Aug 21, 2012, 11:11 AM EST
So who is next?
LeBron James left Cleveland to team up with stars in Miami, following a blueprint seen in Boston (although how they got there was different). It’s a trend that continued on through Dwight Howard pushing his way out of Orlando and landing in Los Angeles with Kobe Bryant, Steve Nash and Pau Gasol.
You know this is not the end — stars teaming up is not some new trend (have you seen the rosters of the 1960s Celtics?). The difference is free agency, or the threat of it, gives the players leverage in the team building. So who is next to try and move to a superteam?
Stan Van Gundy — who was in the middle of the poorly handled (by everyone) Howard debacle — was speaking Monday on 740 The Game sports radio in Orlando Monday and said he thinks Derrick Rose could be next. As transcribed by ESPNChicago.com:
“I think Derrick Rose is a great, great representative of our league, and he’s a great player. And he’s got good players around him, very good players around him, but if (the Bulls) can’t get another star there for him is he eventually going to look around and say, ‘Hey, I’ve got to work this out on my own and I’ve got to find somehow to get somewhere else so that I will have a chance to play with another star.’ The league has changed.”
“The league has changed,” Van Gundy said. “It used to be the stars wanted to sort of have their own team, they certainly wanted good players around them, but now everything’s changed. I think it started with the Celtics, bringing (Kevin) Garnett, (Paul) Pierce and (Ray) Allen together and everybody saw that and decided, ‘Look, this is the only way we’re going to win.’”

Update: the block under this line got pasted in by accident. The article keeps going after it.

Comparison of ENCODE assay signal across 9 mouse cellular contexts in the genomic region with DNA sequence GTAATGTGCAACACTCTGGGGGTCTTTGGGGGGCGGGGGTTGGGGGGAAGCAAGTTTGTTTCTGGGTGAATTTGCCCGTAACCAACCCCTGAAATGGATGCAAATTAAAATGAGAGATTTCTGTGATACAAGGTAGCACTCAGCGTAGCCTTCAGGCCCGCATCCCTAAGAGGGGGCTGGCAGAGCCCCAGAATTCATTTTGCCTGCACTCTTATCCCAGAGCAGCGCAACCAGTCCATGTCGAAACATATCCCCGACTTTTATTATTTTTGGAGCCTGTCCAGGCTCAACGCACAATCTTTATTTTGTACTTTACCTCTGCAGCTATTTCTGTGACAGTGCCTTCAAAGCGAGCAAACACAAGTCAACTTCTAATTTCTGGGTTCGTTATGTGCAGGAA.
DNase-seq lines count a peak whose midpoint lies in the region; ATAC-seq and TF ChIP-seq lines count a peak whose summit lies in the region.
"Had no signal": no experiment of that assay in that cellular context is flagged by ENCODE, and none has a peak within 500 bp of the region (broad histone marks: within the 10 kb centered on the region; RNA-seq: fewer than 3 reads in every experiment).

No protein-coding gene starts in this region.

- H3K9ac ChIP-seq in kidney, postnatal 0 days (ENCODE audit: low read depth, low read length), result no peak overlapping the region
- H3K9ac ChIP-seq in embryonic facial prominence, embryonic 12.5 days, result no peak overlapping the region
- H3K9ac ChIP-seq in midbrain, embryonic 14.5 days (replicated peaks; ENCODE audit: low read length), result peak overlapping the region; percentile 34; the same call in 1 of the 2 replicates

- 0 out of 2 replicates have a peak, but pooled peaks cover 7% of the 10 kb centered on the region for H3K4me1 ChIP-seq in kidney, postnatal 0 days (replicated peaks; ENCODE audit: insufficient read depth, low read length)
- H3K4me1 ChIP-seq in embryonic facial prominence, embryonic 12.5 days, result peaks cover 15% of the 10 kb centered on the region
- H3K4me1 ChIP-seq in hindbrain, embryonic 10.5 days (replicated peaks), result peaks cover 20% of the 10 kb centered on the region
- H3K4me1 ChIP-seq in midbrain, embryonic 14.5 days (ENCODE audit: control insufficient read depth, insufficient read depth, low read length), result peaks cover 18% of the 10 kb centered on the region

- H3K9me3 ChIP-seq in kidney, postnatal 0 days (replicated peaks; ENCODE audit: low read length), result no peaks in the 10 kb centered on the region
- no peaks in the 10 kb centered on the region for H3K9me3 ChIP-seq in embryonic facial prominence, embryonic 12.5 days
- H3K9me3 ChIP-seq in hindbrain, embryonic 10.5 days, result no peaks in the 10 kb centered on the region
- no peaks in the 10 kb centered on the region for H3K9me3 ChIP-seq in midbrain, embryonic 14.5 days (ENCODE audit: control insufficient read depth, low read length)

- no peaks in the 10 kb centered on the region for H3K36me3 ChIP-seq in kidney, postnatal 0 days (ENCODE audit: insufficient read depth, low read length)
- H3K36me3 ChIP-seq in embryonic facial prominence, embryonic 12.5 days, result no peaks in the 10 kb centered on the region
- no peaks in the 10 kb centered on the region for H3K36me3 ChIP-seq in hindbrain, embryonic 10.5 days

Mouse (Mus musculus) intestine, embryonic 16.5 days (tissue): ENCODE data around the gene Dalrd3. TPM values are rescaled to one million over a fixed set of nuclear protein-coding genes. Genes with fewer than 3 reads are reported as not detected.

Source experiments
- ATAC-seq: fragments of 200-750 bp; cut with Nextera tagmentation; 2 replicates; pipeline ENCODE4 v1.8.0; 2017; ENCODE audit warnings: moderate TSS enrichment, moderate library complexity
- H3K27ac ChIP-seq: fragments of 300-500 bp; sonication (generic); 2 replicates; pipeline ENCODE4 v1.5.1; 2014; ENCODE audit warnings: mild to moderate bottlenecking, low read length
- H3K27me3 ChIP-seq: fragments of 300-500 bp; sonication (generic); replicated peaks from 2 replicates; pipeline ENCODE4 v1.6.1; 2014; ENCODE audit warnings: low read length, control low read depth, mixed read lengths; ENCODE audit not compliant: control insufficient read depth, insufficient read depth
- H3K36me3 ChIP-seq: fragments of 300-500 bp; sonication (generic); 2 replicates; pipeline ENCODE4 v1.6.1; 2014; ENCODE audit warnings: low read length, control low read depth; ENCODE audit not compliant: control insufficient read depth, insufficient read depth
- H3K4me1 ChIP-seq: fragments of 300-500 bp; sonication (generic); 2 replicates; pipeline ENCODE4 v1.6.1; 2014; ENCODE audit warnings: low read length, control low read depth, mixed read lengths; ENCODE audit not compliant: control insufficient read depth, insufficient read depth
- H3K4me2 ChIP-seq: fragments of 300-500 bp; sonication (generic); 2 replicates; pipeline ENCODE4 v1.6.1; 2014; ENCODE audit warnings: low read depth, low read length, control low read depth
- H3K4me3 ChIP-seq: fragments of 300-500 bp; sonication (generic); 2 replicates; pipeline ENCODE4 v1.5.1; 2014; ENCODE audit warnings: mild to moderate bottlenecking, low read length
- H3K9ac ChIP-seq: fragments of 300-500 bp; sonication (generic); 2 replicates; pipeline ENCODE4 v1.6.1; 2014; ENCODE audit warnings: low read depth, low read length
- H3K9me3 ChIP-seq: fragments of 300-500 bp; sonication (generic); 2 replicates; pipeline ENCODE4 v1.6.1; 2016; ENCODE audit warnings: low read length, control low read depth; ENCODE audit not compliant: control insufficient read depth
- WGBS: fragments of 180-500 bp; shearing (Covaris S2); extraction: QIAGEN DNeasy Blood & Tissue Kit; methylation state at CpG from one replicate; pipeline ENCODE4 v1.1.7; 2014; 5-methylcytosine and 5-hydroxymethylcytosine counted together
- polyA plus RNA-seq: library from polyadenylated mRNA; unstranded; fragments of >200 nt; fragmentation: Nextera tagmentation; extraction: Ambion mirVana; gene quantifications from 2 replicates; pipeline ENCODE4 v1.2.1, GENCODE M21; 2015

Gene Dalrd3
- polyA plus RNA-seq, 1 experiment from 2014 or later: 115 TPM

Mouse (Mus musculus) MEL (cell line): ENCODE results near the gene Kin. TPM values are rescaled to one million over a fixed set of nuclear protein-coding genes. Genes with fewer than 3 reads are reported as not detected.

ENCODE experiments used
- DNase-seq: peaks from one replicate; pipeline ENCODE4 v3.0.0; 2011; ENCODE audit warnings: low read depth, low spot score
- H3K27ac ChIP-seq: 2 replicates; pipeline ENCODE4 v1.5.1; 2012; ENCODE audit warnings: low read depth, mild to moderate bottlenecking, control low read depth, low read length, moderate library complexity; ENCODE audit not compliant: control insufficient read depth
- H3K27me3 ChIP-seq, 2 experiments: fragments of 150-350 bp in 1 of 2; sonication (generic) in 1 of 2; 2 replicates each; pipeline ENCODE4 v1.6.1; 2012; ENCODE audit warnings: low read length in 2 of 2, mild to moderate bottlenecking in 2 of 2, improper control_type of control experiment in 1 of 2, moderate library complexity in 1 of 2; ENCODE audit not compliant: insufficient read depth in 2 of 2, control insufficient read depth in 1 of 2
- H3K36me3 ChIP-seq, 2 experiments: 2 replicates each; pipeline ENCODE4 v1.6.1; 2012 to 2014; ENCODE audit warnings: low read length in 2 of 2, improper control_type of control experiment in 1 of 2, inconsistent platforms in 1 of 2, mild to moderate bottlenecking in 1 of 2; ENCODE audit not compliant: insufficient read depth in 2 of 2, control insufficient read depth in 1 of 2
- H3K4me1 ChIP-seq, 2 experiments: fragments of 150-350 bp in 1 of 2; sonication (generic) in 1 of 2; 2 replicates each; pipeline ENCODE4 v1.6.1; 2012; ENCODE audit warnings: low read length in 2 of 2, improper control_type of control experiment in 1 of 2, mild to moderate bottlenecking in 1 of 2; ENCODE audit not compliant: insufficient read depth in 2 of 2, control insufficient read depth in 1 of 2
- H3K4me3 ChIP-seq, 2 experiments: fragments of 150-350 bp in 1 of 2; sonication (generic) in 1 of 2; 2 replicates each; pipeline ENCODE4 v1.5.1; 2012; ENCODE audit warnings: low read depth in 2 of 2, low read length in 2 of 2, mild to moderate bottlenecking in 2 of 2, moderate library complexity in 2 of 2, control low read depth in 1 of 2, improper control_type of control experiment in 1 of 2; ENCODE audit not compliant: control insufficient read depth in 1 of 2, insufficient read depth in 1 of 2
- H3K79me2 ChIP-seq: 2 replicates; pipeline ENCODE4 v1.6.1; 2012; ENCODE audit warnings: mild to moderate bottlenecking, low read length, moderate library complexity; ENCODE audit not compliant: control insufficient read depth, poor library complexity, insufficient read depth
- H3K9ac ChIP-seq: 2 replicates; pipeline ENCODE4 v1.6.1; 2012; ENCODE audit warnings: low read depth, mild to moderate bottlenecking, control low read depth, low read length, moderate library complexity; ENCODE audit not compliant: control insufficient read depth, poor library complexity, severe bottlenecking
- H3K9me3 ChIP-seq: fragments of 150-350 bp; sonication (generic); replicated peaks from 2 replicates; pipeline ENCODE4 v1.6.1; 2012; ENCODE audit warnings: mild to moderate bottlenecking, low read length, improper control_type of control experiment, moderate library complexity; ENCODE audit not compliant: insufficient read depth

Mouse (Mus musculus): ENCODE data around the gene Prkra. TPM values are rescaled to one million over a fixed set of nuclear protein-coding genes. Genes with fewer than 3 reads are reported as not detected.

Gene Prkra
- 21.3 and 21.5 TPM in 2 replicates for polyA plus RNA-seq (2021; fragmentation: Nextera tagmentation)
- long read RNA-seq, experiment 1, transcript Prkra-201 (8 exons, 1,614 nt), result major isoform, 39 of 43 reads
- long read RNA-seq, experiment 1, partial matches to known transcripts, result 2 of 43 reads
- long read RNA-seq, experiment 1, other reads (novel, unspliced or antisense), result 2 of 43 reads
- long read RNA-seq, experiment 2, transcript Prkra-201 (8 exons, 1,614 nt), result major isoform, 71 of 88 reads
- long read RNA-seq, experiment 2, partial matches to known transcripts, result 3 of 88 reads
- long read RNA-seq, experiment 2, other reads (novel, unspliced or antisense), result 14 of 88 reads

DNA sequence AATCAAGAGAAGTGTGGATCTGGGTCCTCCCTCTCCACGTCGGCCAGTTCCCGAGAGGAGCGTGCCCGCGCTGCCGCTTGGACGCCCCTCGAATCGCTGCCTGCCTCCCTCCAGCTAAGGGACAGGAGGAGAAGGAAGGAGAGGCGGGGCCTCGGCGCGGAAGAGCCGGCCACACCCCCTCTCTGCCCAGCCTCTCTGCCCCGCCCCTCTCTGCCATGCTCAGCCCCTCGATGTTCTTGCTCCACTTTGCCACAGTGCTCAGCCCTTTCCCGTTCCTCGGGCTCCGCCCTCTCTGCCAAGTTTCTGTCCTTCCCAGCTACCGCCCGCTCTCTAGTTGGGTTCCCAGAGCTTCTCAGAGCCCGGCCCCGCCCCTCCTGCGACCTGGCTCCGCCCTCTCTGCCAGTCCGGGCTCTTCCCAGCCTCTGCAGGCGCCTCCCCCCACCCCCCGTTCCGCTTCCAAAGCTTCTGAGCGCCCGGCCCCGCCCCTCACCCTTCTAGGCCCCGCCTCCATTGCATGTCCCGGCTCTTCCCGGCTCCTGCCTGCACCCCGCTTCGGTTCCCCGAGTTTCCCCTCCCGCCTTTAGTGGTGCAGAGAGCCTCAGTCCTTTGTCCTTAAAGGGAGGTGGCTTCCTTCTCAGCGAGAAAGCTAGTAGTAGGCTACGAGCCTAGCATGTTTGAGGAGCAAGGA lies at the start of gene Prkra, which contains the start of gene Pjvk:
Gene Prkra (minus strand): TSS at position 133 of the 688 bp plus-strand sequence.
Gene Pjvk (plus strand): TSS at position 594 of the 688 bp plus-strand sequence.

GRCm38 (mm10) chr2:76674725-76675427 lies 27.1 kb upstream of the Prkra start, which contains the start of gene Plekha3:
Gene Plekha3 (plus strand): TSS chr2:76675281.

Rose isn’t bolting. Not anytime soon. He just signed a new max five-year extension to his rookie deal that kicks in next season, he is not a free agent until the summer of 2017. Which means really we are four years away from him even having the leverage to try and force a trade, if he wanted to. And right now he doesn’t.
But even the Bulls have looked around the landscape of the East and realized they need another star. That is why the odd-deals and short-term contracts the next couple of years. With just a couple moves (amnesty Carlos Boozer, for example) they could have the flexibility to go after another max player to pair with Rose. They can try to recruit and build a super team of their own.
But Rose isn’t bolting. Sorry Stan. Can’t help you with this one.
As a side tangent, somehow the idea of the elite NBA stars finding a way to play together has become distasteful to some. Even though that’s how the NBA has always been — Bill Russell had Bob Cousy and Tommy Heinsohn and a boatload of Hall of Famers; Magic Johnson had Kareem Abdul-Jabbar and James Worthy; Larry Bird had Kevin McHale and Robert Parish; Michael Jordan had Scottie Pippen; Shaquille O’Neal needed Kobe Bryant as much as the other way around.
What seems to bother people is that now the players have the power rather than the teams in some cases. That Oklahoma City is more “organic” than Miami. Because it’s fine if management puts together stars, but we don’t want the players to control their own destiny? Rooting for management to take back control seems anti-freedom to me, but root for what you want.
The fact is, stars finding a way to play together and get to the spots they want is a fact of life in the NBA now. And I think that the players having leverage and not just being pawns of the owners is a good thing.
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